The flights weren't too bad. I've already ranted about this so I'll spare you. We land and are so completely exhausted but guess what? Time to make the donuts! Had to get to work. The Man and his colleague (as they say in England) had machines to check and set up. I, on the other hand, can barely check my email without crashing the computer so I couldn't really be that helpful. Did a lot of sitting still and trying not to doze off or carrying stuff around for the guys. And I also got to sneak in a kiss with the Man on occasion. :) Then we break for lunch. At this point, we've basically been awake for 36 hours so we're pretty knackered (except at this point, we haven't learned that word yet).
We go to the hotel's cafe and have a seat. Before we can even order, an alarm goes off. It took me a moments or two (or three) to realize that sound is not in my head and other people can hear it, too. Turns out the hotel does a fire drill every other Friday (or whenever they have a table full of Americans seated right under the alarm bell). They moved us to another table. Oh yes, those 20 feet of distance made all the difference! Why, we could nearly hear ourselves think from that far away.
You're probably thinking "That's nice and all, Jessica, but really, all I care about are the pictures, not you little hissy fits." Okay.
This was the scene out our room window. We were on the 13th floor. See that canal down there in the picture on the right? More on that later but that's the reason why our section of town was called Little Venice. We had another name for it but I'll get to that.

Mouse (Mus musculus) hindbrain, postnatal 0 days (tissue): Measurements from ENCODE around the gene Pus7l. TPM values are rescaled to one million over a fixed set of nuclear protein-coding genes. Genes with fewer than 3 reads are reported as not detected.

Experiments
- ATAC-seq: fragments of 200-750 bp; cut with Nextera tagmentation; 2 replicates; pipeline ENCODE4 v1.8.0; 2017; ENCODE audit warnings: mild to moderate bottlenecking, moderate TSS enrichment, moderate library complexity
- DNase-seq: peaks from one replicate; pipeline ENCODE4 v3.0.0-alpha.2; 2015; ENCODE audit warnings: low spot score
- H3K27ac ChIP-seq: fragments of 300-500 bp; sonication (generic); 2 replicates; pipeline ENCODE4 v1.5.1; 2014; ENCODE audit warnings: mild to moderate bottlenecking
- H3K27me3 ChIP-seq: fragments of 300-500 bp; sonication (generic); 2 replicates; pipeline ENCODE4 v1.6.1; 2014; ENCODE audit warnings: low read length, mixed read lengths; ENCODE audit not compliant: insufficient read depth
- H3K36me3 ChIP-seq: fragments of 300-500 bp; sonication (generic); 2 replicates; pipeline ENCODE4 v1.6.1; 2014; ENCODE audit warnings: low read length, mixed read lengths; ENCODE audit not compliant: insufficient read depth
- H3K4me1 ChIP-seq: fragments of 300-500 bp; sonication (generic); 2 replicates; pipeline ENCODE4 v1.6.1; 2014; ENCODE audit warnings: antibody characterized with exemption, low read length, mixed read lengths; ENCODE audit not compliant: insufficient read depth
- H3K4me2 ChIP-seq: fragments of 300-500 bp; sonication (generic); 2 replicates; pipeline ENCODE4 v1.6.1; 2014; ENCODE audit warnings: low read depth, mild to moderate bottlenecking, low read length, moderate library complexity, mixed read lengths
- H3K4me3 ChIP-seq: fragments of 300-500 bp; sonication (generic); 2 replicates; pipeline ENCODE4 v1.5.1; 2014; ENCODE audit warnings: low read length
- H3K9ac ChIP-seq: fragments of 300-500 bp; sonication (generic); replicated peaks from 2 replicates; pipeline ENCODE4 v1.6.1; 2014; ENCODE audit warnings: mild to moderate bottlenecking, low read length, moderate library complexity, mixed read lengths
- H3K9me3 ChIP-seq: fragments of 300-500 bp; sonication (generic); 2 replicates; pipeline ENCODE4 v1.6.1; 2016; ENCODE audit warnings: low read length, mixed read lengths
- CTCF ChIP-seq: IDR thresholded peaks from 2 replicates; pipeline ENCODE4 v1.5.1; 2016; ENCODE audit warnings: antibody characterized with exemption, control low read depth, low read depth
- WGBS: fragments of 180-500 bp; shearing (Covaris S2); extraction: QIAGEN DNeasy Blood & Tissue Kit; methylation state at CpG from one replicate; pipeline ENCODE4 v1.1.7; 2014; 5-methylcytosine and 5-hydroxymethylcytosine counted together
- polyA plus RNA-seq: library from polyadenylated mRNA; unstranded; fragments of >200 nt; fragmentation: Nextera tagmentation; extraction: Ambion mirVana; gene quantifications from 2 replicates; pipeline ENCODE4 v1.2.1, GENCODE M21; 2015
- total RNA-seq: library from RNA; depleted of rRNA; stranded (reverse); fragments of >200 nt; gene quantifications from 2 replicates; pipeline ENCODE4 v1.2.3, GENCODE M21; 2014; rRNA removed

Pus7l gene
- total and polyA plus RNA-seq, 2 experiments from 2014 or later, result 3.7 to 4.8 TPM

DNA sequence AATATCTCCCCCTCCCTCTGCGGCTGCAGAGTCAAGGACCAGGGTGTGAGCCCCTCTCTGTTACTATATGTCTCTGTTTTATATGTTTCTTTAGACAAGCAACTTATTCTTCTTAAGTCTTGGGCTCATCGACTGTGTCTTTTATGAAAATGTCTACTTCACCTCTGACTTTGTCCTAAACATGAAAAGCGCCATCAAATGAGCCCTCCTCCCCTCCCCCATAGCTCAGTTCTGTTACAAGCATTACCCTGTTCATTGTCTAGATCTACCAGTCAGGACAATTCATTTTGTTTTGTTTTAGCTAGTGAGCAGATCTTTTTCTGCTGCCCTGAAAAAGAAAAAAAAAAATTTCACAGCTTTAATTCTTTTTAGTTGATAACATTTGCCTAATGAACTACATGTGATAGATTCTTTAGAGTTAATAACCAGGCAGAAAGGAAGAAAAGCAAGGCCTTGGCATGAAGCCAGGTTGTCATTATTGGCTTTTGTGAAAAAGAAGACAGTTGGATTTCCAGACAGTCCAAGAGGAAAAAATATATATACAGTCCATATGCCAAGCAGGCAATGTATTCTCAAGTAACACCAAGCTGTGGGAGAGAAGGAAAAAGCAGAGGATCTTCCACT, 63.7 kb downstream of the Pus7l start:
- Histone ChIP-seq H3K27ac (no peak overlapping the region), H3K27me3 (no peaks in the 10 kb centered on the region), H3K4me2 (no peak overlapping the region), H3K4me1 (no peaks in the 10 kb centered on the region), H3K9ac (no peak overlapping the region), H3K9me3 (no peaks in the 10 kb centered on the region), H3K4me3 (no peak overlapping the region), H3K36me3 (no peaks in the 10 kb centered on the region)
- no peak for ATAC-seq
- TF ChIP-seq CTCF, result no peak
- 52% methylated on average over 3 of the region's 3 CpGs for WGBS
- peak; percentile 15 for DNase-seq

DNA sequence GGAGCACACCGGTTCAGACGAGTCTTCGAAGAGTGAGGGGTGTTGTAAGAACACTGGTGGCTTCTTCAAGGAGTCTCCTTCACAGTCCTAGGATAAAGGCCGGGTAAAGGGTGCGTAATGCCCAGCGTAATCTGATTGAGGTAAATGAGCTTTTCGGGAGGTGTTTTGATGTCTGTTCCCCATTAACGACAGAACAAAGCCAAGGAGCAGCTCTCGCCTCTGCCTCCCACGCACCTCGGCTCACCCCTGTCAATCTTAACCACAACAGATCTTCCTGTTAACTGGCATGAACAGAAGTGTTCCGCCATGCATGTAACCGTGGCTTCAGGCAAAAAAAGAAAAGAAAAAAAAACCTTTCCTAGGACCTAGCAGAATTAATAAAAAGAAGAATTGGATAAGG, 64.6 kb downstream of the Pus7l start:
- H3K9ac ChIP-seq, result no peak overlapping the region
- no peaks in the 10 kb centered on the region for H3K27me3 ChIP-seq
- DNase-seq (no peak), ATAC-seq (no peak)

And yes, that's a statue of a bull on someone's terrace. Seriously, of all the things you could spend your money on...
"Honey, I know we could made a sizeable donation to the Red Cross and really help someone who has lost everything but I've always had my little heart set on having a larger-than-life white bull just outside my back door!"
After the work was done and although we were so exhausted we could barely stand up, we decided to take a stroll outside, maybe check out a local restaurant. Off we went!
Remember how we were told we were staying in Little Venice? Yeah, well...what do you think?
More like Little Lebanon. Whenever we stopped to read a posted menu at one of the Middle Eastern restaurants, the staff and the patrons just looked at us with confused expressions, as if to say "Why would you consider eating here? You are not like us and your woman does not wear a headcovering. How odd you are." I have more insights on this culture later, as much of my duties over the next few days included, but not limited to: checking my email and watching people.
So finally we find an Italian place. Super Dave, our fearless and hungry leader, strides right through the doors. But, my naive American, all is not what it seems! I even read about this in our guide book but thought surely we would know better. Super Dave, while on his quest for food and Coke, nearly enters a strip club that shares an entryway with the restaurant. Seriously. They do this intentionally so unsuspecting tourists will find themselves inside a club that has an outrageous - and mandatory - cover charge. Super Dave backpedals quickly and all is well. We have a very nice dinner, which deserves it's own blog entry as it was the source of much amusement and snickering on our part.
So that's the first day. Entranced so far?